- A perfume so complex and so modern that it would be classified straightaway as “the first modern perfume”
Why the name Jicky? From his time studying in England, AimE Guerlain kept the enamored memory of a young woman he called Jicky
- The Jicky woman is spontaneous and dynamic; her style is natural and sporty
- Thanks to Jicky, the creations that followed would have a real trail, tenacity and an interplay of unique facets
- Underneath this audacious structure, one detects woody and vanilla notes for greater vibration and character.
Perfume, which is also called an Extract, is the most concentrated and therefore the most faithful version of a perfume
- Today, this fresh and vigorous fragrance is the delight of women and men alike
- The subtle spicy notes that blossom with the usual warmth of the oriental facet also play skillfully with the fresh and aromatic notes of lemon and lavender at its heart
- A few drops applied on the inside of the wrists and elbows, at the base of the neck, at the roots of the hair or in the hollow of the dEcolletE will reveal their presence with the movements of their wearer and the passage of time without ever becoming overpowering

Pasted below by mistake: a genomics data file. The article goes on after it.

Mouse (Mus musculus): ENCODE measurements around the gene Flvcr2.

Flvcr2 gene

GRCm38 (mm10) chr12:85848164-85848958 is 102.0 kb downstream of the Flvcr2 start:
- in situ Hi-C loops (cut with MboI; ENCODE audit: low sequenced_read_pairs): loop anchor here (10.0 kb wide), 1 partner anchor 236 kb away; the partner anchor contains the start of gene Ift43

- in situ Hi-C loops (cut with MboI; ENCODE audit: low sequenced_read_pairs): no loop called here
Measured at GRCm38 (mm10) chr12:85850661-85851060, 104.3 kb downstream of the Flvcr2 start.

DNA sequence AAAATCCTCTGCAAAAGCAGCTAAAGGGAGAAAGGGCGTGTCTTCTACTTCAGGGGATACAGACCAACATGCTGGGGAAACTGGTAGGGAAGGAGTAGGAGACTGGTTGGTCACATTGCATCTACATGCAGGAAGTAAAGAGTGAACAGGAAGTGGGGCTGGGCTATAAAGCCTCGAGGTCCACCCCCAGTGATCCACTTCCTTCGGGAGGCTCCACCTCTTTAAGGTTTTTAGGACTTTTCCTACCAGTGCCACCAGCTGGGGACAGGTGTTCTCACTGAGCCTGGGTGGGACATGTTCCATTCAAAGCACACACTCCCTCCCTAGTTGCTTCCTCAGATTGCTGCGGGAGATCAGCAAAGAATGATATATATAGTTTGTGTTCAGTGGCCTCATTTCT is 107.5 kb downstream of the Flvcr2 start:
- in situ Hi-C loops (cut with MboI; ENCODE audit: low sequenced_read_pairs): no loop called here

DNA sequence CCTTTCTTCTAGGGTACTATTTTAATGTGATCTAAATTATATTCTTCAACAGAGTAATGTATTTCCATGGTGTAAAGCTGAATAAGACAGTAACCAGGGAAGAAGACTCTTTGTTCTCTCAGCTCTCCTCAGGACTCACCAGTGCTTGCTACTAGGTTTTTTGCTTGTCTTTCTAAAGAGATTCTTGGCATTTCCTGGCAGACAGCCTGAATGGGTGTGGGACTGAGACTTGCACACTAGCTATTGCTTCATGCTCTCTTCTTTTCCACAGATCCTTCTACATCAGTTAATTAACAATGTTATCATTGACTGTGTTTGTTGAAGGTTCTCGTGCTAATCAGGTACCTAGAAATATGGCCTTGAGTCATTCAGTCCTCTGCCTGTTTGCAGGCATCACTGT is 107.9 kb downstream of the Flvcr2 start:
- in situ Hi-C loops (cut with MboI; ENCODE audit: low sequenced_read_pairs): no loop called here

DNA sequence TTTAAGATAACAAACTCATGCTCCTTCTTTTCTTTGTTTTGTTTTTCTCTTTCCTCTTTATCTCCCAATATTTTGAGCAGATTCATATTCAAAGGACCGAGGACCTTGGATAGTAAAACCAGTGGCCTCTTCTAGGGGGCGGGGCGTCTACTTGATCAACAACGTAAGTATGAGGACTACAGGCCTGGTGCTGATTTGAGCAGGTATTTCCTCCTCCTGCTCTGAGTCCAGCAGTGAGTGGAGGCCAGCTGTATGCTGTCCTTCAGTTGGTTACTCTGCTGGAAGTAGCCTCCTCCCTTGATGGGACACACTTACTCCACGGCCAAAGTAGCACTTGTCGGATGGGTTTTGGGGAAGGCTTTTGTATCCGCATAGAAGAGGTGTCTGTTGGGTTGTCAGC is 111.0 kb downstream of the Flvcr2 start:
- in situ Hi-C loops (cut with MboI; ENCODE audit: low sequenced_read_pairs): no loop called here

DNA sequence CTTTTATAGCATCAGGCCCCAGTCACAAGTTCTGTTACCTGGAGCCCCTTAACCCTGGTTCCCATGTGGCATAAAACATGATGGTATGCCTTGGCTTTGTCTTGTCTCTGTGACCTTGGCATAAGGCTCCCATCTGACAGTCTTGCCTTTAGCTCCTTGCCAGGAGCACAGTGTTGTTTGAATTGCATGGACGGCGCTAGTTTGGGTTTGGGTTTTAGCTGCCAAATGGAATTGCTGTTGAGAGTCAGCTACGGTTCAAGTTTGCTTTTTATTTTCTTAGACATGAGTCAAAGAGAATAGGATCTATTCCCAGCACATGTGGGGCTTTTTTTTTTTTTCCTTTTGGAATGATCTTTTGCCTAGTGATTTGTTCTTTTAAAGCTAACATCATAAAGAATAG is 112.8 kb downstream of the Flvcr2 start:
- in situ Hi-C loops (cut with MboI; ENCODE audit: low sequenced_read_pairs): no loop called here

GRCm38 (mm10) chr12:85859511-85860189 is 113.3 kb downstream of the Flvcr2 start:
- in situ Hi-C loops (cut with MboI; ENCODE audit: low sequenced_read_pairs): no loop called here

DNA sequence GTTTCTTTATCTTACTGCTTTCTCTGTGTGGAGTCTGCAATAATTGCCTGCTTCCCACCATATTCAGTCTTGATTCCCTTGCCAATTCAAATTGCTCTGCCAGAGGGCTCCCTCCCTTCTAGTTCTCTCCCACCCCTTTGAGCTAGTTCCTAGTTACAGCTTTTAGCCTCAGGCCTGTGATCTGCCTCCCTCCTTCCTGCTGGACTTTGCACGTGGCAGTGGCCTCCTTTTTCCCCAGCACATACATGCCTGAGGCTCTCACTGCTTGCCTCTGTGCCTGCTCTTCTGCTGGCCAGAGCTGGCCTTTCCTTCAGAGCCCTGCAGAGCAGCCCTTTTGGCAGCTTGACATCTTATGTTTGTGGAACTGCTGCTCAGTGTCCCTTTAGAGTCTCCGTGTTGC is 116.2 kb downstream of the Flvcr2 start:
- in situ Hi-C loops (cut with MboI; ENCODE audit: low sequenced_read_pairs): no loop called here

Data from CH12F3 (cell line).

- By pure coincidence, the diminutive of Jacques was also Jicky.
The First Modern Perfume
Jicky represented a break with traditional perfumery: it marked a beginning of “emotive” perfumery, which no longer tried to copy the odor of flowers but instead aimed to stir the emotions
- Jicky is the magical perfume that combines freshness and gaiety with soothing notes such as vanilla
In 1889, AimE Guerlain, the son of the House founder Pierre-François-Pascal Guerlain, created his first masterpiece, Jicky
- Streamlined and sober, almost masculine, it is crowned with a stopper that recalls a champagne cork, a clever nod to parties and the sparkling woman who wears the fragrance.
Oriental chypre Fresh, dynamic, surprising Filled with contrasts and dualities, freshness and oriental notes, Jicky is a magical perfume that plays on the olfactory ambiguity between masculine and feminine
- The bottle was inspired by 19th-century pharmacy bottles
- Created to be in osmosis with the skin, an Extract creates a unique alchemy upon contact with the skin and expresses itself differently on every woman
- It was the first composition specifically designated by the term “perfume”, and it was also perfumery's first unisex fragrance
- At the time of its creation, women may have found Jicky puzzling, but men adopted it immediately